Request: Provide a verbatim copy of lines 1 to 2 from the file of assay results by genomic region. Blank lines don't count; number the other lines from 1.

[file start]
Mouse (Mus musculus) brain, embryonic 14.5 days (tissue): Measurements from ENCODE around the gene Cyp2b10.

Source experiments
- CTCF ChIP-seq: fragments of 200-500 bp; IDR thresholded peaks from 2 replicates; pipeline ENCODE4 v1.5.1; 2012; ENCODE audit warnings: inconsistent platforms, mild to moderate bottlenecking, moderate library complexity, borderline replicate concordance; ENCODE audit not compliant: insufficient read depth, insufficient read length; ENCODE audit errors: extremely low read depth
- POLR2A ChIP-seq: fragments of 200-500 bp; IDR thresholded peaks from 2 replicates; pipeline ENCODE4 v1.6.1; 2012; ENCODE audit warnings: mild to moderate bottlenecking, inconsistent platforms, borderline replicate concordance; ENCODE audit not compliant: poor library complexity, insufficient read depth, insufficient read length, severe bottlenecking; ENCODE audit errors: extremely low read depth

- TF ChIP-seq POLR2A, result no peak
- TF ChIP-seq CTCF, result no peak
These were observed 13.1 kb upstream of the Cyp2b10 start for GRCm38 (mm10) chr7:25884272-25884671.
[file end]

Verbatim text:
Mouse (Mus musculus) brain, embryonic 14.5 days (tissue): Measurements from ENCODE around the gene Cyp2b10.

Source experiments